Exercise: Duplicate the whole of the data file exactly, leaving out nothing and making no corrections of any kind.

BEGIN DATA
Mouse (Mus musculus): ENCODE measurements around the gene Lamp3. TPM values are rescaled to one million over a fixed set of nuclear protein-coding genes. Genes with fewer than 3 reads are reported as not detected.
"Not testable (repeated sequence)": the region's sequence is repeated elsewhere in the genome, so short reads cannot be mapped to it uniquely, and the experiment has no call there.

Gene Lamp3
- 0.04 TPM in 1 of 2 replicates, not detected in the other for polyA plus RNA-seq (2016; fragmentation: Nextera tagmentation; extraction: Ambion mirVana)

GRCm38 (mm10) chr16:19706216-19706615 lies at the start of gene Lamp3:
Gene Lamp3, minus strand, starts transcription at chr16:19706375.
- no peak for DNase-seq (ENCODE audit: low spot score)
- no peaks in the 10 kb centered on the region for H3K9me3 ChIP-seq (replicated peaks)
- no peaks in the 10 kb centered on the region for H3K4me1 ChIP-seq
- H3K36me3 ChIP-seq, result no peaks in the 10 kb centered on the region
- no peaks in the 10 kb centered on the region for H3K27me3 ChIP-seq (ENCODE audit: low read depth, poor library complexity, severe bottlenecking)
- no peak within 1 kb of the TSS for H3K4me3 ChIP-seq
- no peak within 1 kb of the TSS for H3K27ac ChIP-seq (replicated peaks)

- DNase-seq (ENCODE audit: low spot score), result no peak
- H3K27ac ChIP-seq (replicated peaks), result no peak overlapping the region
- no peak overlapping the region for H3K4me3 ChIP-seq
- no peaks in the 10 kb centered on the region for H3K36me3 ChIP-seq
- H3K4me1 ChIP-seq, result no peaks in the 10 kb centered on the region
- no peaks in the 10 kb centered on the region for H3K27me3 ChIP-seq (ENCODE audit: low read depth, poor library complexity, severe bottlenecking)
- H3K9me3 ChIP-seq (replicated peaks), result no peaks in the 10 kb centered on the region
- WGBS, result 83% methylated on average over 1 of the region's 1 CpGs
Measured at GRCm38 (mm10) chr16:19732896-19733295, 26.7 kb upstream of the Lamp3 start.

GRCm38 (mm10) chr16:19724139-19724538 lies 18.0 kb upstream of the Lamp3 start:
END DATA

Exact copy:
Mouse (Mus musculus): ENCODE measurements around the gene Lamp3. TPM values are rescaled to one million over a fixed set of nuclear protein-coding genes. Genes with fewer than 3 reads are reported as not detected.
"Not testable (repeated sequence)": the region's sequence is repeated elsewhere in the genome, so short reads cannot be mapped to it uniquely, and the experiment has no call there.

Gene Lamp3
- 0.04 TPM in 1 of 2 replicates, not detected in the other for polyA plus RNA-seq (2016; fragmentation: Nextera tagmentation; extraction: Ambion mirVana)

GRCm38 (mm10) chr16:19706216-19706615 lies at the start of gene Lamp3:
Gene Lamp3, minus strand, starts transcription at chr16:19706375.
- no peak for DNase-seq (ENCODE audit: low spot score)
- no peaks in the 10 kb centered on the region for H3K9me3 ChIP-seq (replicated peaks)
- no peaks in the 10 kb centered on the region for H3K4me1 ChIP-seq
- H3K36me3 ChIP-seq, result no peaks in the 10 kb centered on the region
- no peaks in the 10 kb centered on the region for H3K27me3 ChIP-seq (ENCODE audit: low read depth, poor library complexity, severe bottlenecking)
- no peak within 1 kb of the TSS for H3K4me3 ChIP-seq
- no peak within 1 kb of the TSS for H3K27ac ChIP-seq (replicated peaks)

- DNase-seq (ENCODE audit: low spot score), result no peak
- H3K27ac ChIP-seq (replicated peaks), result no peak overlapping the region
- no peak overlapping the region for H3K4me3 ChIP-seq
- no peaks in the 10 kb centered on the region for H3K36me3 ChIP-seq
- H3K4me1 ChIP-seq, result no peaks in the 10 kb centered on the region
- no peaks in the 10 kb centered on the region for H3K27me3 ChIP-seq (ENCODE audit: low read depth, poor library complexity, severe bottlenecking)
- H3K9me3 ChIP-seq (replicated peaks), result no peaks in the 10 kb centered on the region
- WGBS, result 83% methylated on average over 1 of the region's 1 CpGs
Measured at GRCm38 (mm10) chr16:19732896-19733295, 26.7 kb upstream of the Lamp3 start.

GRCm38 (mm10) chr16:19724139-19724538 lies 18.0 kb upstream of the Lamp3 start: